So instead, we mistake winging it, (We go out and make it up as we go onstage), as being spontaneous. “Yeah, I just feel it tonight.” You know, that kind of thing.

Listen. If you want to be spontaneous then go out onstage, you artists, and write the song while you’re onstage. So you have an hour and a half show: write the song, write the melody, write the rhythm…go.

Well, you wouldn’t even think of doing that. You write your songs, you learn them, and then you go out and perform them. But performance is the same thing.

So you want to think, “How do we construct a show? How do we construct this thing that will capture and engage people, create some moments and in some ways make their lives better?”  

Could you imagine making a movie with, “Okay, I got an idea now for a movie let’s go out there and make it!”  I mean, it’s ridiculous. 

Has anybody done it?  Sure. I think Caddy Shack had some of those elements.  But those are exceptions to the rules and there still was a story line to follow. 

Winging it is not the same as spontaneity. 

What we want to do is create space in a show for spontaneity, if we do this right.  We leave the right amount of space; we have the right arrangement that allows for the spontaneous moments.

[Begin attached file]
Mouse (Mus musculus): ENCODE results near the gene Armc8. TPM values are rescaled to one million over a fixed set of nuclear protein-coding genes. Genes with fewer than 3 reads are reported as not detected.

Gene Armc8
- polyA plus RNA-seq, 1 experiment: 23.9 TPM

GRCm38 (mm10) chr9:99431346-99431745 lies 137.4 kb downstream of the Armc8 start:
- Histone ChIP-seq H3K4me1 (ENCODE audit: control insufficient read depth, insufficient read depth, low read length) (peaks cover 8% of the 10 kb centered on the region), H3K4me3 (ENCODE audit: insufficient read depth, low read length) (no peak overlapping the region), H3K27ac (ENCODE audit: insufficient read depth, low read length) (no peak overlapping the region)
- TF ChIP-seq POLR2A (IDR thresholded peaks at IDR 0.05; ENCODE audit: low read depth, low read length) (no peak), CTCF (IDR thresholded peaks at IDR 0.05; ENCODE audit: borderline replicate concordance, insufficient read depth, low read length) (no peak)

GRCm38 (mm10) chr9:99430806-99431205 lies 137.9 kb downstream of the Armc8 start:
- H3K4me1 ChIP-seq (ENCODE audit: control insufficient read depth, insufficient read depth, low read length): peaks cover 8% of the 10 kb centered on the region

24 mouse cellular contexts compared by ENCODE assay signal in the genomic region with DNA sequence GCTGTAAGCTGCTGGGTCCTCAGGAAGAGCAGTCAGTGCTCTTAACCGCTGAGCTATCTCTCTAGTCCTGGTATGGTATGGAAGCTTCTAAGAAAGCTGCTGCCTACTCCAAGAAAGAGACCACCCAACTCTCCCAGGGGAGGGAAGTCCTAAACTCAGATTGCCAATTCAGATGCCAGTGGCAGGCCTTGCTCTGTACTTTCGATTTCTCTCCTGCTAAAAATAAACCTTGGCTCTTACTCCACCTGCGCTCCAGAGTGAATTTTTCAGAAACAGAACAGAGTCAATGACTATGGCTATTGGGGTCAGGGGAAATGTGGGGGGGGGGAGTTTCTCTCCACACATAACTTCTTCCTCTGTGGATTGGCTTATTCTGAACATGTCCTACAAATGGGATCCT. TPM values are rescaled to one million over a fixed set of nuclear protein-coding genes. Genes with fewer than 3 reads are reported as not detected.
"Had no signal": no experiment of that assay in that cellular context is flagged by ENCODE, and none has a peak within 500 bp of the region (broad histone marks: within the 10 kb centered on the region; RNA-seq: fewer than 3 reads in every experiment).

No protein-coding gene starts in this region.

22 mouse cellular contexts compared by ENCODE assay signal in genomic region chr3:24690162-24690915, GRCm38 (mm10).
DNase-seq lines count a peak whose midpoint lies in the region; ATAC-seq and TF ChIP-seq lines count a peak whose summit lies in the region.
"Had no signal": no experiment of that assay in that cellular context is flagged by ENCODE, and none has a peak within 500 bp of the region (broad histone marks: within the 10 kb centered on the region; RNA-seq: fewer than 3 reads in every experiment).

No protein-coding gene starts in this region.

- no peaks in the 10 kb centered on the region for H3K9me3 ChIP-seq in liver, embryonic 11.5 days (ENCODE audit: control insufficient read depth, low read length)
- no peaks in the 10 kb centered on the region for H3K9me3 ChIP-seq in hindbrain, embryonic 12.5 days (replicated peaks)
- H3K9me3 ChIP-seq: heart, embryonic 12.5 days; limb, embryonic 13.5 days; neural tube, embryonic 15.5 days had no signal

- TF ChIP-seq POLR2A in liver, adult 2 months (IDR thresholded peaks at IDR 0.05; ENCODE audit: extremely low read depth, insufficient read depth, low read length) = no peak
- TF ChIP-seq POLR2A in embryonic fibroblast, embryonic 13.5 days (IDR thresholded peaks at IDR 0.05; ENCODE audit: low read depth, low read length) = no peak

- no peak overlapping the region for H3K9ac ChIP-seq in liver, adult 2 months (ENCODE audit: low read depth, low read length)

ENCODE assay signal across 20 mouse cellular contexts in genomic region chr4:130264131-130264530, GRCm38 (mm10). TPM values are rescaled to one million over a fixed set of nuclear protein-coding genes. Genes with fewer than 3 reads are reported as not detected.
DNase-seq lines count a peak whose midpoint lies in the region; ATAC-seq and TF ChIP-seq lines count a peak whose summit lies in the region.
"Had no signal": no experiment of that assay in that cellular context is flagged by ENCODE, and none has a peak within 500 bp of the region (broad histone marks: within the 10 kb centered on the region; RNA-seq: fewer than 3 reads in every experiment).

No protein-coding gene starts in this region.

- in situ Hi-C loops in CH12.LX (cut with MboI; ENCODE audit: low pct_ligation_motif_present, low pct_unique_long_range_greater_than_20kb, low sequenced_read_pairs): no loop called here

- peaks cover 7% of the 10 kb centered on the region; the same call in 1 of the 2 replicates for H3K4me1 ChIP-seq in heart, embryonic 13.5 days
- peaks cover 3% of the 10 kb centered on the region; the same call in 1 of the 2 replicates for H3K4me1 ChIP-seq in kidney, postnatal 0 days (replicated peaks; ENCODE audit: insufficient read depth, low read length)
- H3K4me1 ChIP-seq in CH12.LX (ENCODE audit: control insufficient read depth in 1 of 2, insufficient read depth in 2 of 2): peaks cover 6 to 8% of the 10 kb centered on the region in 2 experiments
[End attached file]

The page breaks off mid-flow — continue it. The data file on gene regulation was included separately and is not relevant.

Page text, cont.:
And we know when we’re doing those parts: okay you have space here. You can do it short. You can do it long.  How long should this part go on? …As long as it works.

On a night when the audience is not with you it’s not the best time to do a lot of spontaneous stuff.  It’s really, really nice to know you have a plan and that you’ve worked things out beforehand.

Amy:  Do you remember that Pearl Jam video?  They did a show in St. Louis. I can’t remember the name of the song, but Eddie Vedder spotted a girl who was signing, doing sign language, and before the song started he invited her on stage. 

He saw she was signing in a really cool almost fluid-like signing that was really beautiful, so he brought her up on the stage and had a spotlight put on her. He went into the song and everybody was focused on the girl signing. It was really amazing.